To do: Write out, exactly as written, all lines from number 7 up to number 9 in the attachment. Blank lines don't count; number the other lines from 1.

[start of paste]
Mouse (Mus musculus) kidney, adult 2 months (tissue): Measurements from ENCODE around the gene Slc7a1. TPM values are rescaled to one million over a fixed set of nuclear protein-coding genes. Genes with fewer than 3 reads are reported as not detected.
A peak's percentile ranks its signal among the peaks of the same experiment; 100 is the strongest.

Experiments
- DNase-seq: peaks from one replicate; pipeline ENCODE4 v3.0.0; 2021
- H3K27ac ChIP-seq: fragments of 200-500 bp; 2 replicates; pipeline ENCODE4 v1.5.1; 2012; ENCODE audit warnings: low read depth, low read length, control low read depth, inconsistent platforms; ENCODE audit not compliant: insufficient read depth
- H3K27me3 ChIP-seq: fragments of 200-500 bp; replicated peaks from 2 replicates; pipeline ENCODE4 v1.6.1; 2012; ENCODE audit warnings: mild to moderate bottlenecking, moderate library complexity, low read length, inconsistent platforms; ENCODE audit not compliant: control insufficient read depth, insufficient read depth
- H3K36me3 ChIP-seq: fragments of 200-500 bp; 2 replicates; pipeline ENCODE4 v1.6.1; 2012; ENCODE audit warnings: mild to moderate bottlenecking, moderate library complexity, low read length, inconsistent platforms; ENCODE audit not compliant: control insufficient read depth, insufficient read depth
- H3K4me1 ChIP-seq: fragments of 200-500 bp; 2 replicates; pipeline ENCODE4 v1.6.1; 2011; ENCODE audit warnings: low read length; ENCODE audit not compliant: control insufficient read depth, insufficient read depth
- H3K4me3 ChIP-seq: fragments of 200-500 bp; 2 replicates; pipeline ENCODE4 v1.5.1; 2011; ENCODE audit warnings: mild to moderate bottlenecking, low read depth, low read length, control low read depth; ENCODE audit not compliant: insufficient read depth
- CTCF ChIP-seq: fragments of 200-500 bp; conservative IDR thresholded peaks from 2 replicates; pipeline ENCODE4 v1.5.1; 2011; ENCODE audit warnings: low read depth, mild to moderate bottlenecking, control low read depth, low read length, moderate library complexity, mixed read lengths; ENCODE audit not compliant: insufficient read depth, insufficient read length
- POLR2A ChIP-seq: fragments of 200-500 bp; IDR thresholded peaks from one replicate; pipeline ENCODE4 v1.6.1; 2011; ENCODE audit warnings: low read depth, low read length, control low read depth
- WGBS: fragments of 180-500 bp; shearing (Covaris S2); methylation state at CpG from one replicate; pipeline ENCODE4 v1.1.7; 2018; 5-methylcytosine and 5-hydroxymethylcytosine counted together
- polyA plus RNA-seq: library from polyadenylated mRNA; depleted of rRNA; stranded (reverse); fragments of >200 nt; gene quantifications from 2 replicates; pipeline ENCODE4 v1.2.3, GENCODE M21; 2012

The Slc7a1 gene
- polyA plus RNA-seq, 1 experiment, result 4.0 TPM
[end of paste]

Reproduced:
- H3K36me3 ChIP-seq: fragments of 200-500 bp; 2 replicates; pipeline ENCODE4 v1.6.1; 2012; ENCODE audit warnings: mild to moderate bottlenecking, moderate library complexity, low read length, inconsistent platforms; ENCODE audit not compliant: control insufficient read depth, insufficient read depth
- H3K4me1 ChIP-seq: fragments of 200-500 bp; 2 replicates; pipeline ENCODE4 v1.6.1; 2011; ENCODE audit warnings: low read length; ENCODE audit not compliant: control insufficient read depth, insufficient read depth
- H3K4me3 ChIP-seq: fragments of 200-500 bp; 2 replicates; pipeline ENCODE4 v1.5.1; 2011; ENCODE audit warnings: mild to moderate bottlenecking, low read depth, low read length, control low read depth; ENCODE audit not compliant: insufficient read depth